TOKYO (Reuters) - Japan aims to give a quick boost to lagging regional economies and low-income households with subsidies, merchandise vouchers and other schemes in a $29 billion stimulus package aimed at rejuvenating a two-year reflationary effort, a draft of the plan showed.
The draft, seen by Reuters on Wednesday ahead of its official release, also urges the Bank of Japan to hit its 2 percent inflation goal as quickly as possible, and promises to do its utmost to halve Japan’s primary budget deficit in the fiscal year starting next April, to curb a runaway public debt.
The package, worth around 3.5 trillion yen ($29.06 billion) and expected to be approved by Prime Minister Shinzo Abe’s cabinet on Saturday, follows a massive victory by his ruling coalition in a general election earlier this month, giving him a fresh mandate to push through his “Abenomics” stimulus policies.
The stimulus will not require fresh debt issuance as the Finance Ministry will fund it with unspent money from previous budgets and tax revenues that have exceeded budget forecasts as the economy recovered, officials say.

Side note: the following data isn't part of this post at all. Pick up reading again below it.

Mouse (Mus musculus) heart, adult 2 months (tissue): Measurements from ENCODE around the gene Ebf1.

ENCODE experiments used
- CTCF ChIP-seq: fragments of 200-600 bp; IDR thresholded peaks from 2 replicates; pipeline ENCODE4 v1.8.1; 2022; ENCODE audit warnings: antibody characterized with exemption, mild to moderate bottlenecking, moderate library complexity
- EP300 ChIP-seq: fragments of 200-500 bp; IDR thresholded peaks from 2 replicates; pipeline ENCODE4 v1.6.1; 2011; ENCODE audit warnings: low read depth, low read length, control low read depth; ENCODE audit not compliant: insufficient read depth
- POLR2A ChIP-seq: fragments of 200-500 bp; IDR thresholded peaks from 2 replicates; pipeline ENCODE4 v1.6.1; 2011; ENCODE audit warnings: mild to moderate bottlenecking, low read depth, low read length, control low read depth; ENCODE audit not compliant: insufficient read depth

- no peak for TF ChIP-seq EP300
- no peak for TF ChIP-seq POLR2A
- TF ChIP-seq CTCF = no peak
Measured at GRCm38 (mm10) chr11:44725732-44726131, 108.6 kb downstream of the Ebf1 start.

The package centres on subsidies and payouts to local governments to carry out steps to stimulate household consumption and support small firms, as Abe focuses on regional economies ahead of nationwide local elections planned in April.
Eligible schemes could include distributing coupons to buy merchandise or fuel subsidies for low-income households. It will also seek to bolster the housing market by lowering the mortgage rates offered by a government home loan agency.
The draft says the economy is still in a moderate recovery trend but lingering areas of weakness persist, including consumer spending, which was hit hard by an April sales tax hike.
“This package is aimed at ensuring a virtuous economic cycle and spreading the benefits of Abenomics to all regions by swiftly focusing on fragile parts of the economy,” it said.
The aggressive monetary and fiscal stimulus deployed under Abenomics has boosted stock prices and driven down the yen, producing windfall gains for big exporting companies and share investors.
But low-income groups, small firms and rural areas have been hit hard by rising import costs caused by a weak yen, and by a rise in living costs due to the sales tax hike.
Writing by Tetsushi Kajimoto and Leika Kihara; Editing by Edmund Klamann